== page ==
UNTANGLING TRADITIONS Yoga, Ayurveda and Alchemy 

An online conference by the AyurYog Project.

Yoga, ayurveda and alchemy have historically been considered different disciplinary fields. However, evidence also demonstrates complex interactions and areas of significant overlap. The AyurYog project’s goal has been to reveal the historical entanglements of these fields of knowledge and practice, and to trace the trajectories of their evolution as components of today's global healthcare and personal development industries.

Drawing upon the primary historical sources of each respective discipline as well as on fieldwork data, the research team have explored their shared terminology, practical applications and discourses. The research reveals how past encounters and cross-fertilizations have informed and shaped these bodies of knowledge over time.

These presentations introduce some of the project results and outputs and showcase collaborations with other research projects, scholars and practitioners.

First up in the programme is an introductory interview with Prof. Dagmar Wujastyk, Principal Investigator of AyurYog project. We will be asking Prof. Wujastyk:

What does she consider the most important findings of the entangled histories of Yoga, Āyurveda, and Alchemy?

We'll be discussing:

Did yogins in the medieval period practise medicine?

Did they formulate their own ways of treating ailments?

Were the medicines of Rasaśāstra (alchemy) radically different to those of classical Āyurveda or did they depend upon ayurvedic principles?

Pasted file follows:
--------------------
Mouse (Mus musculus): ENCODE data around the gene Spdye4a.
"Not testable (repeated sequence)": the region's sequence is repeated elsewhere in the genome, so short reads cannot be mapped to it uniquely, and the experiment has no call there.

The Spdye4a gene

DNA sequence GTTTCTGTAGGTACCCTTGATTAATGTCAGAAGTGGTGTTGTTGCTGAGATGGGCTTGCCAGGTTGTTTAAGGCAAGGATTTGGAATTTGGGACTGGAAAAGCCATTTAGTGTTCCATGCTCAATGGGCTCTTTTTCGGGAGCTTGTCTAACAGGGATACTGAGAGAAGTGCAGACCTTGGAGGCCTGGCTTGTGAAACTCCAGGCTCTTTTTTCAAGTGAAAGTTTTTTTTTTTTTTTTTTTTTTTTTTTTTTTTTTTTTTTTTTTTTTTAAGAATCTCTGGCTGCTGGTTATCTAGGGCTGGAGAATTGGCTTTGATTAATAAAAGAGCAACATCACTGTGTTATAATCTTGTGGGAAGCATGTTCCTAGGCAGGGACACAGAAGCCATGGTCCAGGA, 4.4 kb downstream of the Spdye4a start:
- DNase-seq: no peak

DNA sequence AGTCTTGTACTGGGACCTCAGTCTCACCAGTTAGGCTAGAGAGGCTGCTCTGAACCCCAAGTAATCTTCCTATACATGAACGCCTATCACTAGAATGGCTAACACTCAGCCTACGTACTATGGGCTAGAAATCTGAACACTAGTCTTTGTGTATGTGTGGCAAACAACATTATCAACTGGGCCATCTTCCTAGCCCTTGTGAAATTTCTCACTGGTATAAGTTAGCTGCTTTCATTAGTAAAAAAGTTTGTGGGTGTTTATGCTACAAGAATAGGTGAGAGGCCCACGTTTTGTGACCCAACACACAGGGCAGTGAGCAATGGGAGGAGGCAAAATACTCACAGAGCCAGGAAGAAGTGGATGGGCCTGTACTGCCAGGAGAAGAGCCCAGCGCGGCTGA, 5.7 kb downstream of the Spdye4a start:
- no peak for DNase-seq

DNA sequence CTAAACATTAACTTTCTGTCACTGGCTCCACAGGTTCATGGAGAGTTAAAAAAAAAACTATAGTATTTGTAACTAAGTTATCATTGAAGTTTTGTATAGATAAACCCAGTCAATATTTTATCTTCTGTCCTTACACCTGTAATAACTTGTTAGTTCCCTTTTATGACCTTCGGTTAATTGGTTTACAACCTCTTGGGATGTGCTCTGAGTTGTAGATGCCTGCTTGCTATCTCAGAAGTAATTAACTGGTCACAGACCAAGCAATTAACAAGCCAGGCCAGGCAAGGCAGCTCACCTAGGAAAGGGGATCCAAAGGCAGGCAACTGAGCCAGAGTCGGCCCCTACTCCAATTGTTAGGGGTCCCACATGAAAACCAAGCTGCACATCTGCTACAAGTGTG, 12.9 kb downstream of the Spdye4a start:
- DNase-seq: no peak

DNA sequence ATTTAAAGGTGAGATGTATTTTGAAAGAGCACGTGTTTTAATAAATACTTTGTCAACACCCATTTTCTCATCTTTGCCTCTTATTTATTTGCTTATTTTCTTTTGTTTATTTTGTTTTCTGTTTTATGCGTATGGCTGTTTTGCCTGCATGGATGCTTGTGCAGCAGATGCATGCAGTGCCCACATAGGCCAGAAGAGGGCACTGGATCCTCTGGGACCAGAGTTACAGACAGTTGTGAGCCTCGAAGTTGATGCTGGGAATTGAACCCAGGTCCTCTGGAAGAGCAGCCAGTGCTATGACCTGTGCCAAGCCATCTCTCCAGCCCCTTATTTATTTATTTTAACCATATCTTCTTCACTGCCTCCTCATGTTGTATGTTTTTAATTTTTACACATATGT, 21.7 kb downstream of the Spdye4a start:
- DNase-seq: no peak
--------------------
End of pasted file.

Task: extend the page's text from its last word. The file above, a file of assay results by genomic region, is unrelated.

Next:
We'll also touch on how she hopes to build upon the research completed and what will be the next stage of research in this field.


SUZANNE NEWCOMBE: The institutionalisation of Yoga as medicine in modern India.

Next up in the programme is an interview with Dr Suzanne Newcombe, Post-doctoral Research Fellow on the AyurYog project. Dr Newcombe, author of Yoga in Britain, researches yoga and Indian medicine (Ayurveda) from a sociological and social-historical perspective.

We will discuss:

When did institutionalisation begin in India, and what factors brought it about?

Is institutionalisation responsible for the emphasis on therapy in the globalised forms of modern Yoga?

CHRISTÈLE BAROIS: Yoga and therapy (cikitsā) in the Dharmaputrikā.

The next interview is with Dr. Christèle Barois, Post-doctoral Research Fellow on the AyurYog project. Dr. Barois discusses the Yoga and medicine in the Dharmaputrikā, the "Little Daughter of Dharma." The Dharmaputrikā is an early Yoga manual that includes elaborate descriptions of methods for overcoming obstacles to success in Yoga as well as methods for curing diseases.

ANDREW MASON AND DAGMAR WUJASTYK: The Reconstruction of Indian Alchemy.

Next up in the programme, we are very excited to share the "embodied" philological work of Prof. Dagmar Wujastyk and Andrew Mason. Together, they have reconstructed the procedures of the 'Heart of Mercury' (Rasahṛdayatantra), the earliest of the Sanskrit alchemical works. Prof. Wujastyk has written up her account of this process here.

JASON BIRCH: Premodern Yoga and Alchemy: A Shared History.

Next up in the programme, Dr Jason Birch of the Hatha Yoga Project discusses his research on the topic of Yoga and Ayurveda (Indian medicine) which aims to determine their shared theory and terminology; compare the Indian medical body with the 'yogic' metaphysical body; and provide examples of historical Yogins who claimed to be doctors and healers.



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